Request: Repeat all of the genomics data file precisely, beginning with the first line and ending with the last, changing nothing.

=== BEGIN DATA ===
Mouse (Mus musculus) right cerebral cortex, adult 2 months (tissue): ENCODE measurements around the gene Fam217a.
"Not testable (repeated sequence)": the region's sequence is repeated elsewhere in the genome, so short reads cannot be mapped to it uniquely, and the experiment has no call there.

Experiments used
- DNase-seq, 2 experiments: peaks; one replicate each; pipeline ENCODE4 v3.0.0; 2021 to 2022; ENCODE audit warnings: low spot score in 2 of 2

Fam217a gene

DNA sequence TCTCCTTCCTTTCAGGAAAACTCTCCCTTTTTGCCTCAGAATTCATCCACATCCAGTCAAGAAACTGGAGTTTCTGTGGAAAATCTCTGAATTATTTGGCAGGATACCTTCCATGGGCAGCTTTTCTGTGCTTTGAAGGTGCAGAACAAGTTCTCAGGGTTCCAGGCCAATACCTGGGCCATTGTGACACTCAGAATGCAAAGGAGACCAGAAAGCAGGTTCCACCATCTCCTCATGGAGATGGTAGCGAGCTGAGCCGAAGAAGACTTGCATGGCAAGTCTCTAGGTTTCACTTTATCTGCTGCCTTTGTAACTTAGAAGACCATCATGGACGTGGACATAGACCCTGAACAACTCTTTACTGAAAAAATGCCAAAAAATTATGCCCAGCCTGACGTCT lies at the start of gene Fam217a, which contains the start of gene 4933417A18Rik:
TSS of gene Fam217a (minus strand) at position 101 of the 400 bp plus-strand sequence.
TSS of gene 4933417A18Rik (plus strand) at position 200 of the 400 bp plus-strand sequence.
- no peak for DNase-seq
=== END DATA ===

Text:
Mouse (Mus musculus) right cerebral cortex, adult 2 months (tissue): ENCODE measurements around the gene Fam217a.
"Not testable (repeated sequence)": the region's sequence is repeated elsewhere in the genome, so short reads cannot be mapped to it uniquely, and the experiment has no call there.

Experiments used
- DNase-seq, 2 experiments: peaks; one replicate each; pipeline ENCODE4 v3.0.0; 2021 to 2022; ENCODE audit warnings: low spot score in 2 of 2

Fam217a gene

DNA sequence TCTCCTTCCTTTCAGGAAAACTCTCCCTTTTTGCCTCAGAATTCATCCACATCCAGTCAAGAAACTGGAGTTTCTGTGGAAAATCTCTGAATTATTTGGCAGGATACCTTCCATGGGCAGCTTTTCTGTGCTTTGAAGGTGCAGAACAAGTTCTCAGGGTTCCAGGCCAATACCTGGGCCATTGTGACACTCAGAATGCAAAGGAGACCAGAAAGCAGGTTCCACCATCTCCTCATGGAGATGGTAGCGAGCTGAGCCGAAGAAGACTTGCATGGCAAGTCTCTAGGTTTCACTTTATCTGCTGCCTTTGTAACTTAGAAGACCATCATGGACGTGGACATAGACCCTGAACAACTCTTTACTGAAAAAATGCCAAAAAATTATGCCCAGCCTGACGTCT lies at the start of gene Fam217a, which contains the start of gene 4933417A18Rik:
TSS of gene Fam217a (minus strand) at position 101 of the 400 bp plus-strand sequence.
TSS of gene 4933417A18Rik (plus strand) at position 200 of the 400 bp plus-strand sequence.
- no peak for DNase-seq